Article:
RBA leaves rates on hold at Cup Day meeting

The Reserve Bank of Australia has left the official cash rate unchanged at 2.5%, in line with analysts’ predictions. 

It is the third month in a row the Bank has left rates unchanged in a 53-year low.

The next RBA Board Meeting is on December 3. 

The Bank has previously cut rates in August 2013, May 2013, December 2012, October 2012, June 2012, May 2012, November 2011 and December 2011.

RP Data’s Tim Lawless says the current rate setting is working as intended, by encouraging more buyers into the housing market, therefore stimulating new housing construction.

“Transaction numbers are close to 20% higher compared with a year ago and dwelling values across our combined capitals index have risen by 7.9% over the past twelve months,” Lawless says.

“The RBA has, on several occasions now, stated they are comfortable with the level of capital gains in the housing market; in fact the current rate of growth is well below the highs achieved over previous growth cycles and dwelling values across every capital city apart from Sydney remain below their previous peaks.”

“The improvement in housing market sentiment has flown through to improved developer sentiment as well, with the number of dwelling approvals showing a marked improvement over recent months,” he says.

“In our view, the RBA will remain vigilant on the housing market, particular the Sydney and Melbourne housing market where values are rising at a faster rate than other cities," Lawless says.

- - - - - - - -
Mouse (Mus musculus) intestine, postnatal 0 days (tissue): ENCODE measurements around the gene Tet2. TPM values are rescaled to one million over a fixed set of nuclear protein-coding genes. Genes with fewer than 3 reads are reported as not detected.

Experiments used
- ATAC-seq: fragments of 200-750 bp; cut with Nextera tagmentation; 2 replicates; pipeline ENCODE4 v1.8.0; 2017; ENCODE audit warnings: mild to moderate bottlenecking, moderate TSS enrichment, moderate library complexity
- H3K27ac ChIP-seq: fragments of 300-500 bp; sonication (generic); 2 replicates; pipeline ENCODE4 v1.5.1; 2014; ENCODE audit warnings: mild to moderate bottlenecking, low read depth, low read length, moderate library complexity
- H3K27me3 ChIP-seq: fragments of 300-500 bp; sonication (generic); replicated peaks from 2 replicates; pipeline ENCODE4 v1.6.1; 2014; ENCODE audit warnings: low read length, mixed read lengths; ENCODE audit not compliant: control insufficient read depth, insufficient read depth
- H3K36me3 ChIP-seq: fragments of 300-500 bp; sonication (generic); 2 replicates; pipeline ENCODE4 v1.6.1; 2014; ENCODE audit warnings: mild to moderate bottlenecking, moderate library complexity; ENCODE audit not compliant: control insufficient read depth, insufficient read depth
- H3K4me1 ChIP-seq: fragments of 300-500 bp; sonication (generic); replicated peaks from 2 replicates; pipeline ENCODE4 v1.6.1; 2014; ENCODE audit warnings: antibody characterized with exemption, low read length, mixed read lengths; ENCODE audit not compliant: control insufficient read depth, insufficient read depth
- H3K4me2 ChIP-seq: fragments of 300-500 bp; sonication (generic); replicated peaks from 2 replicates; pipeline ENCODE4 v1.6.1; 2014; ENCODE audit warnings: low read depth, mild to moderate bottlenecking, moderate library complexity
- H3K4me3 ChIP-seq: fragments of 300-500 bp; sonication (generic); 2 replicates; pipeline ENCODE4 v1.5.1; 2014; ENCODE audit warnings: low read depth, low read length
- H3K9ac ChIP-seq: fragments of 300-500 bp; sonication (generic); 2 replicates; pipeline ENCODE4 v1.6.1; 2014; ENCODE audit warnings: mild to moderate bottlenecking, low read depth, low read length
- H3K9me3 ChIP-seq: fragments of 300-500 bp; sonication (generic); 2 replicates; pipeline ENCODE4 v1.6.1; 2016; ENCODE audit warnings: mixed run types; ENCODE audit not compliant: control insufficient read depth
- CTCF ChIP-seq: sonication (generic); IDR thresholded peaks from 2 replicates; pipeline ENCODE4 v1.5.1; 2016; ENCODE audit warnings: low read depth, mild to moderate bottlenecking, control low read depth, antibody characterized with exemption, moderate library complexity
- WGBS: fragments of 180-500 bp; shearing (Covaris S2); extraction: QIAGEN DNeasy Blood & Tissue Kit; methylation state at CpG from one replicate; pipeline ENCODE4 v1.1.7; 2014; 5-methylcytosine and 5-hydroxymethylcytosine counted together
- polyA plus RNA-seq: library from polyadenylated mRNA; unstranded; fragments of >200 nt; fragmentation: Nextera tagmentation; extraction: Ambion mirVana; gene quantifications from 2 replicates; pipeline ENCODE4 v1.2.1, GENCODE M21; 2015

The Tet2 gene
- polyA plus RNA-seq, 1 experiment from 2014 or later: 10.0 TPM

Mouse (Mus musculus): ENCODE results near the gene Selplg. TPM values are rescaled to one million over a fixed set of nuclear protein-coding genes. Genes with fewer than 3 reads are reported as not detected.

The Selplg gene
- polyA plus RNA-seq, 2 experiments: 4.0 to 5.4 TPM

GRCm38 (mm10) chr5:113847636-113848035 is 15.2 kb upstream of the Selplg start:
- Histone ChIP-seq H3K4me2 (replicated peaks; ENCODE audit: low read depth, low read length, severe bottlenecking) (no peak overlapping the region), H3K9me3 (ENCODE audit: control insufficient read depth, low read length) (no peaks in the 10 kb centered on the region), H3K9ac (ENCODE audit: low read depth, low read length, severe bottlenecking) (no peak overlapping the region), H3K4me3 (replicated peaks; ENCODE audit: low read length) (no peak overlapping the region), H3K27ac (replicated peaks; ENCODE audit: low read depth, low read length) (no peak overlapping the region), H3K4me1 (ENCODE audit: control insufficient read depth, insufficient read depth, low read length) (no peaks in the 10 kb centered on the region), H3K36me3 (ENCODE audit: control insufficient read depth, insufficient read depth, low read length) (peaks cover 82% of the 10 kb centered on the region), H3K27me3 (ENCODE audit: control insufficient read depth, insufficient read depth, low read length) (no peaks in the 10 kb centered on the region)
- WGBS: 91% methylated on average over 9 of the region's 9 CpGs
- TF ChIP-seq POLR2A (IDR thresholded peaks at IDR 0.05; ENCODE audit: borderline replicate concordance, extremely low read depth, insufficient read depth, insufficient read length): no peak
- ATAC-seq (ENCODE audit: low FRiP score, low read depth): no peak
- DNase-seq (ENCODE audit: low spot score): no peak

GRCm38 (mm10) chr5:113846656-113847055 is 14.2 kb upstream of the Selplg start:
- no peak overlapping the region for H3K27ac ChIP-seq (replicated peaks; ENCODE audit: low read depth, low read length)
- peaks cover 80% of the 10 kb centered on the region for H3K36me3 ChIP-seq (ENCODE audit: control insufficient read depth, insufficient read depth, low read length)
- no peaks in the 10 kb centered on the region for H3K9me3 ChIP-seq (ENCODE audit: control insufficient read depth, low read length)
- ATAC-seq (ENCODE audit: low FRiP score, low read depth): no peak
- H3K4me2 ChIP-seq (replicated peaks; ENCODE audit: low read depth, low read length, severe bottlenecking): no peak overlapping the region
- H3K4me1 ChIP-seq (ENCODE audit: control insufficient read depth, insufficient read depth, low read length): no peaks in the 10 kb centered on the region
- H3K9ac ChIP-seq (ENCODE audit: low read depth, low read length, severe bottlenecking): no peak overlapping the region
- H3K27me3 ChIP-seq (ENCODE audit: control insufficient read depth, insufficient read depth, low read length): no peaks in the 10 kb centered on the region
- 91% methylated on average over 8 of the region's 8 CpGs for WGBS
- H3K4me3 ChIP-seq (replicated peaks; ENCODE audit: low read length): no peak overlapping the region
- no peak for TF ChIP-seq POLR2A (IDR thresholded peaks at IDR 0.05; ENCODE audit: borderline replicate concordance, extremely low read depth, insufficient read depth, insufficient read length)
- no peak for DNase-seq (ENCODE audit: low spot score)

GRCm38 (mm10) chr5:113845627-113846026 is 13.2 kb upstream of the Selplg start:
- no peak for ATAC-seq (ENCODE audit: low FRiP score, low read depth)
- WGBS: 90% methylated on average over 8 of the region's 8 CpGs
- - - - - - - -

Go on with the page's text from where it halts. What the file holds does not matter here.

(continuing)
RBA governor Glenn Stevens said in his November statement that global financial conditions have remained "accommodative". 

"Volatility in financial markets has abated recently. Long-term interest rates remain very low and there is ample funding available for creditworthy borrowers," Stevens said. 

Nationally, he notes the economy has been growing "a bit below trend" thus far into the year. This is expected to continue as the Australian economy adjusts to the lower levels of mining investment. 

In addition, he added that the pace of borrowing has remained "relatively subdued", though there have been signs of increased demand in financing for households. 

"Housing and equity markets have strengthened further, trends which should in time be supportive of investment," Stevens said.

The Board judged at today's meeting that the current monetary policy is appropriate.

"The Board will continue to assess the outlook and adjust policy as needed to foster sustainable growth in demand and inflation outcomes consistent with the target," he said.

Diane Leow

Diane Leow

Diane has spent her entire career in the world of digital. She is passionate about delivering the best content to a world that is becoming increasingly jaded by the news. She also believes in the importance of great journalism and how it can change the world. Oh, she also drinks a lot of coffee.

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